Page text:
Woman shares tell-tale signs to look for when someone is lying
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From teleportation and flying to invisibility and super strength, I'm sure many of us have thought about what superpowers would come in most handy on a day-to-day basis.
But, what if I told you that you could acquire something similar to mind-reading by learning how to spot deceit 'like a pro' by just keeping a handful of tell-tale signs to look out for in mind when someone is lying to you.
Quy has over two decades worth of experience working as a counterintelligence agent for the FBI, and is now using her expertise to share with others all the nifty tips she learned from the Bureau.
Speaking to Inc. about her advice on how to catch out some spouting porky pies, the woman mapped out eight key pointers that anyone who fancies themselves a bit of a detective should make a mental note of.
The first tip Quy shared was to 'build rapport' with the potential liar.
"Experience shows that 'good cop' typically gets better results than 'bad cop'," she explained.
Instead of entering the convo guns blazing, the expert highlighted the importance of coming across as 'empathetic'.
"You'll get the person to open up more than when you are cold and accusatory," Quy noted
Up next is the element of 'surprise'.
Quy says: "A deceptive person will try to anticipate your questions, so that their answers sound instinctive and natural.
"They may even practice answering specific questions ahead of time."
So, to counteract this, be sure to ask the person 'something they don't expect'.
They will most likely 'stumble' and, Bob's your uncle, you've caught yourself a liar.
Third on the rundown is: "Listen more than you speak."
Quy states: "Liars tend to speak more than truthful people in an attempt to sound legitimate and win over their audience. They will also use more complex sentences to hide the truth."
When listening closely, be sure to stay wary of the pace of a person's speech as 'stress usually makes people speak faster' as well as volume as 'stressed persons often talk louder'.
Voice 'cracking' is also a common response that 'usually occurs at the point of deception' as well as 'repetitive coughing and clearing the throat' being signs of tension.
However, Quy does acknowledge: "This isn't to say that a conversation partner who does one or more of the above is lying to you.
"But if you witness these actions, proceed with caution."
Fourth on the list is to pay attention to how the the person says 'no' as this could be your biggest indicator of some major fibbing.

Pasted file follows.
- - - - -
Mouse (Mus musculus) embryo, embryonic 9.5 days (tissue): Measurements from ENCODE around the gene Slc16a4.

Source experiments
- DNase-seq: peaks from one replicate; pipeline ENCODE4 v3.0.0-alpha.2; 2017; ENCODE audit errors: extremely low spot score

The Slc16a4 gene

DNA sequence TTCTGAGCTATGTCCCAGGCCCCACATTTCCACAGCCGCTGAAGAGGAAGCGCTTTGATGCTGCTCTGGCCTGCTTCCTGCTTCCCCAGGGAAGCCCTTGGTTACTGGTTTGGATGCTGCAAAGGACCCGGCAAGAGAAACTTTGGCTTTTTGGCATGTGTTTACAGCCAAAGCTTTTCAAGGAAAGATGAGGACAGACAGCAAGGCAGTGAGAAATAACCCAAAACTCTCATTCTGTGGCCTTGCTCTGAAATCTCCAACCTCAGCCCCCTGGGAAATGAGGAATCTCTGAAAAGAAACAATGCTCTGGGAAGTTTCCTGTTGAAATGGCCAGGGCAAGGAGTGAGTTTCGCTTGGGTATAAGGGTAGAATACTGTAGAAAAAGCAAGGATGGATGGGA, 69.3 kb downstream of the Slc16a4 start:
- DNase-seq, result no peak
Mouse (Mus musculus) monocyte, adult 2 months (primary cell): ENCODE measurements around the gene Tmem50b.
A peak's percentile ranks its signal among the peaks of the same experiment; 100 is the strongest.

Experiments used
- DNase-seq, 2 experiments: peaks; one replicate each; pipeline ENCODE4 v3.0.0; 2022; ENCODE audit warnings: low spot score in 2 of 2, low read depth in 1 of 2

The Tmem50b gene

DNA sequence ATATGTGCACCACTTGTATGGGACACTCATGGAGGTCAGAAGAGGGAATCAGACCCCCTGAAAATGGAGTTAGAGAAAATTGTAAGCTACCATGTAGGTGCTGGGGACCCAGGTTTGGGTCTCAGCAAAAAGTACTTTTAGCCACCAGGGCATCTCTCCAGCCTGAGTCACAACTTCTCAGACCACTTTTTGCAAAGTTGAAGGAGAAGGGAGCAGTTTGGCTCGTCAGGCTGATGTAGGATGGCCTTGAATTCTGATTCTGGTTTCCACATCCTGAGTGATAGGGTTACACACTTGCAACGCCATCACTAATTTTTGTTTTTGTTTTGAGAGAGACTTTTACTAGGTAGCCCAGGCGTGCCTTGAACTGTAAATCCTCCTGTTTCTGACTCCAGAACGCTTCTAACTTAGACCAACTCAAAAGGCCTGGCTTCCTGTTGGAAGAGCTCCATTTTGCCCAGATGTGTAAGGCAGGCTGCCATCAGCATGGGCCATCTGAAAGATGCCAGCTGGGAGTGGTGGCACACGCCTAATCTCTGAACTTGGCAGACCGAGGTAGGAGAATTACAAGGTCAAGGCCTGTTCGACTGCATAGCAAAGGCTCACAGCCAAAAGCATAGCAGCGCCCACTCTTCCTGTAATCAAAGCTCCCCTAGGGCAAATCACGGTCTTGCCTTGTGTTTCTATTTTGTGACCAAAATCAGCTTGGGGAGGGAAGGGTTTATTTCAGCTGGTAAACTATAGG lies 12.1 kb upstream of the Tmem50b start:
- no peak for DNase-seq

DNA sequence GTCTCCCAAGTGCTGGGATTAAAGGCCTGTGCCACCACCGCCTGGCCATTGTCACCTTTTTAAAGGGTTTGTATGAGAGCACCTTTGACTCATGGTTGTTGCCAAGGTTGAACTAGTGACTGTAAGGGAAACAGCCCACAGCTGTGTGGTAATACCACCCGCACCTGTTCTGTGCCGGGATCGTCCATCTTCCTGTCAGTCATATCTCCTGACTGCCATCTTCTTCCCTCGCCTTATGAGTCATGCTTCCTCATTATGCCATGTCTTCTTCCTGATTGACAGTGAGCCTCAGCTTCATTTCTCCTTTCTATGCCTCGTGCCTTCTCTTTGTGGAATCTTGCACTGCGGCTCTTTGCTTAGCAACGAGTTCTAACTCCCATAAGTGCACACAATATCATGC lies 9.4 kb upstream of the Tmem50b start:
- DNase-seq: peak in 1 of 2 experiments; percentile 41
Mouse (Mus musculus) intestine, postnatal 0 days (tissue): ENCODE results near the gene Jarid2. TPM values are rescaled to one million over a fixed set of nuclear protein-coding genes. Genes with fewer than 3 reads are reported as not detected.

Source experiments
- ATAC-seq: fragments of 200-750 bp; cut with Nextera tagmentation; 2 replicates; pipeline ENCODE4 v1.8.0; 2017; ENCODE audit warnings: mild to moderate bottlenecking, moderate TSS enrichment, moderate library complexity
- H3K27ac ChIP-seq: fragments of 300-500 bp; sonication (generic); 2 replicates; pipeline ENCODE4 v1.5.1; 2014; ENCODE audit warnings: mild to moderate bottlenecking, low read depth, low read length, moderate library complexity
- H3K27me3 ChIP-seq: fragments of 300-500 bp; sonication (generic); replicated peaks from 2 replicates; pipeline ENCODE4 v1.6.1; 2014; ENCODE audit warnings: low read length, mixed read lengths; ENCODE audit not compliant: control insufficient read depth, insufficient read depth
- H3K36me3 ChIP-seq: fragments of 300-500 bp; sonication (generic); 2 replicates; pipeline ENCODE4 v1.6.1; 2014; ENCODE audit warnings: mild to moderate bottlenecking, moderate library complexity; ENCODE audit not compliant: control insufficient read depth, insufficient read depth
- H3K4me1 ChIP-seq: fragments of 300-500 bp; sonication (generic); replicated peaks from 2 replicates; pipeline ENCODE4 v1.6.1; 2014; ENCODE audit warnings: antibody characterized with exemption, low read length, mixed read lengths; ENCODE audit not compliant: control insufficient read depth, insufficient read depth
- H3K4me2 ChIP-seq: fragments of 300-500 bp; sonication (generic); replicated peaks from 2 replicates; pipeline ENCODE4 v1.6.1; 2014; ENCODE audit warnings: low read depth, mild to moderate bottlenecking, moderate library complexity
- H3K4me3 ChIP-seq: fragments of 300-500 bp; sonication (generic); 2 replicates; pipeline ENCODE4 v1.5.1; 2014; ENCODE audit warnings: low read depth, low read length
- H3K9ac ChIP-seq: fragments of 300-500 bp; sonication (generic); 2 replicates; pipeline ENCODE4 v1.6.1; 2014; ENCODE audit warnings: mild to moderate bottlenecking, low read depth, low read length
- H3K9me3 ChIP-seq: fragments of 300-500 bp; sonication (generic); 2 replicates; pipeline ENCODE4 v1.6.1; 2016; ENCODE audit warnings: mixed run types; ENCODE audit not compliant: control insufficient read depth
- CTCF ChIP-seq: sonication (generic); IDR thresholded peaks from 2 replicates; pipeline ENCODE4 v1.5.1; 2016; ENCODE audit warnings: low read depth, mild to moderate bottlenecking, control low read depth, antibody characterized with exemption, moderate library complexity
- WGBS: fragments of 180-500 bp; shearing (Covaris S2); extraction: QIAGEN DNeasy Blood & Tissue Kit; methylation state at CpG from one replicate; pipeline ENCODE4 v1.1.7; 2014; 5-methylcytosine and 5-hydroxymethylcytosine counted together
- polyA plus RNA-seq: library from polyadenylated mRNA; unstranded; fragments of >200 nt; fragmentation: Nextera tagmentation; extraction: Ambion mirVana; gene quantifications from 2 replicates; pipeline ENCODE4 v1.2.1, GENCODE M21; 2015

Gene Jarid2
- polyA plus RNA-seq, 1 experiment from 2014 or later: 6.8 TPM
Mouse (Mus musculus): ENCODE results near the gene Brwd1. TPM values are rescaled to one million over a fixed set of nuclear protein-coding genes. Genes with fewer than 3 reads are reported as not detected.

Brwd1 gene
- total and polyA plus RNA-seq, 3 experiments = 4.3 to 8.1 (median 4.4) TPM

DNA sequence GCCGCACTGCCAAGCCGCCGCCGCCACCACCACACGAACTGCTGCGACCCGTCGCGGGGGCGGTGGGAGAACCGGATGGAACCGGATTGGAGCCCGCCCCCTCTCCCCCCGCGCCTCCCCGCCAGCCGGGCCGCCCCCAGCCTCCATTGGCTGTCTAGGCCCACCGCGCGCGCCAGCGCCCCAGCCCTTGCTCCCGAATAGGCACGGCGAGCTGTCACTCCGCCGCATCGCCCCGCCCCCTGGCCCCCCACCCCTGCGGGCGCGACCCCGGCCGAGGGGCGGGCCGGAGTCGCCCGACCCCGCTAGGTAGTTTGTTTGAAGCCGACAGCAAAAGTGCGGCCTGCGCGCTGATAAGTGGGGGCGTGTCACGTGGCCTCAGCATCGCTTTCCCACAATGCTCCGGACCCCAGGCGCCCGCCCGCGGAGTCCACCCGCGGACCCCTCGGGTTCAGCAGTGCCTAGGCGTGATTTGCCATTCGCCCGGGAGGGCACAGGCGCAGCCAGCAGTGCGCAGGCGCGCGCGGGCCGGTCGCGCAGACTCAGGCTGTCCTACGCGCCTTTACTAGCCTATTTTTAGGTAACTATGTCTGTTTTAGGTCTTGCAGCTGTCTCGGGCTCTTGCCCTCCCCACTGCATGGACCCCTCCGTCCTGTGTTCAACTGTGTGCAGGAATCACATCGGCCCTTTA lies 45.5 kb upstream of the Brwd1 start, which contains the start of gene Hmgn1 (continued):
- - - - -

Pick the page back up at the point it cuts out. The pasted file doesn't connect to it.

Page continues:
So, when someone says the word and looks in a different direction, closes their eyes, says it after hesitating, says it in a 'singsong' manner or says it in a stretched out 'nooo' then alarm bells should be raised.
"Watch for changes in behaviour," tip five warns, as a 'subtle change' in a person's general vibe can be a 'strong sign of deception'.
That could include; memory lapses at 'critical times', answering questions with 'short answers', speaking 'more formally' and using 'extreme superlatives or exaggerated responses'.
That last one basically saying things are 'amazing' or 'incredible' instead of plain-old 'good'.
Number six of the rundown advises people to 'ask for the story backward'.
"Truthful people tend to add details and remember more facts as they repeat their story," Quy explains. "Liars, on the other hand, memorise their stories and try to keep them the same."
Asking a person to recall situation back to front is 'easier' for truthful people whereas liars 'often simplify the story to avoid contradicting themselves'.
Seventh is to simply 'beware of too many compliments' whether that's someone agreeing with literally everything you say, relentlessly praising you and cracking up at all your gags - all signs that they're trying a little too hard to make a good impression.
Last, but by no means least, is to 'ask follow-up questions'.
This sounds pretty obvious - but this could be the determining thing that sets apart an honest individual from a deceptive one.
When in doubt, Quy concludes, ask away and see what sticks - or doesn't.